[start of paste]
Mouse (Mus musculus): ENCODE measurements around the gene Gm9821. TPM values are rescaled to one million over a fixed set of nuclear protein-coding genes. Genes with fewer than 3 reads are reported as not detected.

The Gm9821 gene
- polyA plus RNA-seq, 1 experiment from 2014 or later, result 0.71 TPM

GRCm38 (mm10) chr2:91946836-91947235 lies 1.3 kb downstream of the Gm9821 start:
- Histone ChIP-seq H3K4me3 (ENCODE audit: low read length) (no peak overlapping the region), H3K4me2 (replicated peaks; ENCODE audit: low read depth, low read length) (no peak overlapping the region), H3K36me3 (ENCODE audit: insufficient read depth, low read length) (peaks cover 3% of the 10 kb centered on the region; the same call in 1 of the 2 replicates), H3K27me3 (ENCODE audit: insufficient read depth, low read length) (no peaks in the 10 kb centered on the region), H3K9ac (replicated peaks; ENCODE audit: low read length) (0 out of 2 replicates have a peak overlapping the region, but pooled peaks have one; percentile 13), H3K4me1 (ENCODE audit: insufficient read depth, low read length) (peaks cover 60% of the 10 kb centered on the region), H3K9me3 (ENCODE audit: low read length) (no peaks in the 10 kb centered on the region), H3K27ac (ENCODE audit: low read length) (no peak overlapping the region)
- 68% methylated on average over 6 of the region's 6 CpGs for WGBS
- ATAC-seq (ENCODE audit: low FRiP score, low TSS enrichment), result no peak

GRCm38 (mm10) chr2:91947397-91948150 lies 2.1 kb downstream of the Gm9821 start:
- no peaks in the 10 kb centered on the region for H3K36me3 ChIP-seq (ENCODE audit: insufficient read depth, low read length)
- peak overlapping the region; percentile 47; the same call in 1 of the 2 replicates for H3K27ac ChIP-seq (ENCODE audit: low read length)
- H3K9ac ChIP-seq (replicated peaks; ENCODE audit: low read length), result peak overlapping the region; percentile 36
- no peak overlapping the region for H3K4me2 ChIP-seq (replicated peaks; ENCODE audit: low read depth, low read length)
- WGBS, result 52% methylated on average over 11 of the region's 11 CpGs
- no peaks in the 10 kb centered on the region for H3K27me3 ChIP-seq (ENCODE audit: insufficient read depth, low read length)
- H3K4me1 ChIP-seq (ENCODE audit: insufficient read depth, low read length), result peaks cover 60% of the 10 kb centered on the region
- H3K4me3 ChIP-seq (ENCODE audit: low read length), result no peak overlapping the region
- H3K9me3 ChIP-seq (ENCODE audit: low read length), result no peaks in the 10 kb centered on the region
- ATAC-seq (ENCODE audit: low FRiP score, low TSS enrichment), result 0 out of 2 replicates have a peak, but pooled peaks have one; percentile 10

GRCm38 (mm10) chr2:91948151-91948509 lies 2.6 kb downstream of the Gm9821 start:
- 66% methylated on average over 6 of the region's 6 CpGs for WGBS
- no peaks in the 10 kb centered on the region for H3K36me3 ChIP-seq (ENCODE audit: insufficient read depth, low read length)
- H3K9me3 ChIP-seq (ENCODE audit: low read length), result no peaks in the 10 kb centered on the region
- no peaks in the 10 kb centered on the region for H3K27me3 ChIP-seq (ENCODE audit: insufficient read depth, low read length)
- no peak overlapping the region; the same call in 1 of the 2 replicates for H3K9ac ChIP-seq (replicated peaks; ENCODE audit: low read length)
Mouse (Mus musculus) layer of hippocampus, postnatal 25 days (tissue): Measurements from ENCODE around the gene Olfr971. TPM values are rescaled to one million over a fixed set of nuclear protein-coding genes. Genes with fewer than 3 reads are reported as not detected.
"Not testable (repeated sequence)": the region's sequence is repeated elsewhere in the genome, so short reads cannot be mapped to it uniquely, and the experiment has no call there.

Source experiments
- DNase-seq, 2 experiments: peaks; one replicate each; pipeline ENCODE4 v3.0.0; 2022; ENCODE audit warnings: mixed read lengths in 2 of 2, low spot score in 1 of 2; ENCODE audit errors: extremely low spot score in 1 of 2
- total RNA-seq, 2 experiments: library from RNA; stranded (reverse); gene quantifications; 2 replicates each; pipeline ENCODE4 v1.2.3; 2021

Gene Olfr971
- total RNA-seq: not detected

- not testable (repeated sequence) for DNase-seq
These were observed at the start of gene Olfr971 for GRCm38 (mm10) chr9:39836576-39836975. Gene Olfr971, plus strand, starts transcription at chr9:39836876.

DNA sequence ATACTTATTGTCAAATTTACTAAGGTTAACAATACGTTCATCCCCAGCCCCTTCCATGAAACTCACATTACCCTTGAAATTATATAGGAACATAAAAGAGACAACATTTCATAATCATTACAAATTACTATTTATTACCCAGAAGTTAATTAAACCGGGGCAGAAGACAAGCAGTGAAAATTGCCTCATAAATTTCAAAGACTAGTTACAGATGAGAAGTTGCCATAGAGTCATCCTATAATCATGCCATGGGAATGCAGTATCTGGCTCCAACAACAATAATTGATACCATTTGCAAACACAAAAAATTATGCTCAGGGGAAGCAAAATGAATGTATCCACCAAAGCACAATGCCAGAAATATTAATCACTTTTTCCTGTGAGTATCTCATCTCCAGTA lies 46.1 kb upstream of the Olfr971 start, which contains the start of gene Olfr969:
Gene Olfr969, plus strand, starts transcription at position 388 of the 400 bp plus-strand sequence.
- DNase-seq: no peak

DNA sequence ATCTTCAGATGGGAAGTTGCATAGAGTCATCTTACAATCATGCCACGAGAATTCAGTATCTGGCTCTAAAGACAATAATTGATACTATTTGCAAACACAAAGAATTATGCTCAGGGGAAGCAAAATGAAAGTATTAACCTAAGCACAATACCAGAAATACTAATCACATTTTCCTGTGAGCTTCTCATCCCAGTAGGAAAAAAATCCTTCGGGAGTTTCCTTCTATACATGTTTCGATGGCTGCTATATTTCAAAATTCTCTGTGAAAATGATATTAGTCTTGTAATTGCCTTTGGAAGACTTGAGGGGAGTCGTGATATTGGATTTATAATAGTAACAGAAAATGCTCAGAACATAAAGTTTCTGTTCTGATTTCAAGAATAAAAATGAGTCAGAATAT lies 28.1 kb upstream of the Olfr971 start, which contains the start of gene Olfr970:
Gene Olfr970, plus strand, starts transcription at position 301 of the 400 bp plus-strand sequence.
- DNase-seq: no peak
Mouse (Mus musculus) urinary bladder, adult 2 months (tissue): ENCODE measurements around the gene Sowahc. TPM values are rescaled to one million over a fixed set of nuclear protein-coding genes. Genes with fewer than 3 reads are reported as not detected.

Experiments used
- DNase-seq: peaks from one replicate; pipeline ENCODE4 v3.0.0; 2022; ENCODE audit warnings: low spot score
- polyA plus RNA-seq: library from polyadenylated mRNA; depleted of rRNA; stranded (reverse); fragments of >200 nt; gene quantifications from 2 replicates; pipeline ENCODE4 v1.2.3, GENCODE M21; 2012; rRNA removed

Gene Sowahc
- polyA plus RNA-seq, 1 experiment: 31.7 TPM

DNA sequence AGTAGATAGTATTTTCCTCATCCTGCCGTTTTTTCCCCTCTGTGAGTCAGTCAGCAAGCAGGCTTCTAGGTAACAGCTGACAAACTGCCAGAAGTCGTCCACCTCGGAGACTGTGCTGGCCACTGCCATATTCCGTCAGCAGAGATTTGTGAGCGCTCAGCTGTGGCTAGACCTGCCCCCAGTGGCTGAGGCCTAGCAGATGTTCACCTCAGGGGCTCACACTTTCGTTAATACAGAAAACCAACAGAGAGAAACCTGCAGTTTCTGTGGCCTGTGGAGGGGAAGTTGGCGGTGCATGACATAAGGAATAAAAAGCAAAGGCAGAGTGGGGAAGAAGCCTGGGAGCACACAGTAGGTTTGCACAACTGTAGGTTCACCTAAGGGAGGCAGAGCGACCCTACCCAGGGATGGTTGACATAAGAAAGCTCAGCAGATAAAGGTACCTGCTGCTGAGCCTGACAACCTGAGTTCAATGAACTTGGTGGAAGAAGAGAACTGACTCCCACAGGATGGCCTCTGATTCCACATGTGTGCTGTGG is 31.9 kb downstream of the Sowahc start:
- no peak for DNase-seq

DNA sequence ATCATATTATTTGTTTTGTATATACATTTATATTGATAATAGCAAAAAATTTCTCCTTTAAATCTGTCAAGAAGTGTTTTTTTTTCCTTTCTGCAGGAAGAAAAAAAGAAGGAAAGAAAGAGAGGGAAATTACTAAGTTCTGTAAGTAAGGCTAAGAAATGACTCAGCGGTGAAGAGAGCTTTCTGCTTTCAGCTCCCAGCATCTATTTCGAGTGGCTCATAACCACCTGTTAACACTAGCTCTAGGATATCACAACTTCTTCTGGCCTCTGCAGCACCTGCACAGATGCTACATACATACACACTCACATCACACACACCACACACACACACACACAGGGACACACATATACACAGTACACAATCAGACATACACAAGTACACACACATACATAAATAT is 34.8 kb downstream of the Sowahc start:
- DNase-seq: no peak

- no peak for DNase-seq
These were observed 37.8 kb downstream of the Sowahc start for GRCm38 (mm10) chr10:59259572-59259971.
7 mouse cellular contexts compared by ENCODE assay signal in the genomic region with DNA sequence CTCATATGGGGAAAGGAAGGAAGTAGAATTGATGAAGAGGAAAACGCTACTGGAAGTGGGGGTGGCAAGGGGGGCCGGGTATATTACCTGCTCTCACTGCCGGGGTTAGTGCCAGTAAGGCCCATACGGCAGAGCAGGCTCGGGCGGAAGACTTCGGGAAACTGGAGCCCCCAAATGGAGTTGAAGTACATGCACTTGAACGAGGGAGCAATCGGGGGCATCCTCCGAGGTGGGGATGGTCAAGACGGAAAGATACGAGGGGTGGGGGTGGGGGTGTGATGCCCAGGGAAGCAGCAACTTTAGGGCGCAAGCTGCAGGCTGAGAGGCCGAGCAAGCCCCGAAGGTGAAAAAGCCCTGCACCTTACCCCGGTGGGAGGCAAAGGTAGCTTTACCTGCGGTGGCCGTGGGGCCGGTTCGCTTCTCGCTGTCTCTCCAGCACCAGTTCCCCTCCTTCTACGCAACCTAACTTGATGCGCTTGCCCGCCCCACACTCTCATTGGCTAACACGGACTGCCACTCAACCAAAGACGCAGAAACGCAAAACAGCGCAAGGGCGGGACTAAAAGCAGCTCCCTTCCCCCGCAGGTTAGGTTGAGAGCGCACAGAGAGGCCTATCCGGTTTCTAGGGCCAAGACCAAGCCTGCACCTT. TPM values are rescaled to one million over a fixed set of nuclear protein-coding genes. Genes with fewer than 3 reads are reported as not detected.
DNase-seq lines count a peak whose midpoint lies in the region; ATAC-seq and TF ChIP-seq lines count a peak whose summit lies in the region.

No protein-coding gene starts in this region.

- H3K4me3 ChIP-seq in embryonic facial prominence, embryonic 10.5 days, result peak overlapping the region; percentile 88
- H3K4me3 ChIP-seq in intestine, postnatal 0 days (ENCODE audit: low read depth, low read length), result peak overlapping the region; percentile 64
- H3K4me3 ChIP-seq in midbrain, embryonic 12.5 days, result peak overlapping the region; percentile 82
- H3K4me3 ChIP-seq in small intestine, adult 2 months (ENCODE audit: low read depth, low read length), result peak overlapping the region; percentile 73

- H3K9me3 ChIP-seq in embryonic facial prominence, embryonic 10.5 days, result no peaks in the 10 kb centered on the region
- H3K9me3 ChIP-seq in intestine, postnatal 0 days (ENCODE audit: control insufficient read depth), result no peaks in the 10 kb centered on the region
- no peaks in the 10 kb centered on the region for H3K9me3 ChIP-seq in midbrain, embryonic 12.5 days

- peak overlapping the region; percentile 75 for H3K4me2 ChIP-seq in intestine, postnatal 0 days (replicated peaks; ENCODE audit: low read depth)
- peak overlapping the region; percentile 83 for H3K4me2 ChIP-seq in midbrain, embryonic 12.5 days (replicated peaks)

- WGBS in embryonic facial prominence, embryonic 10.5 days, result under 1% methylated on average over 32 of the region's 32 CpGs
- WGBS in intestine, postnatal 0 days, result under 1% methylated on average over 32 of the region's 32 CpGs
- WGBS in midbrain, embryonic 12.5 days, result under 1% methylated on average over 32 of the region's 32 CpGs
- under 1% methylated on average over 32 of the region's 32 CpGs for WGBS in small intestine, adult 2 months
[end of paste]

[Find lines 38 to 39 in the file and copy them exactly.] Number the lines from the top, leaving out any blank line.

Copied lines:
Gene Olfr970, plus strand, starts transcription at position 301 of the 400 bp plus-strand sequence.
- DNase-seq: no peak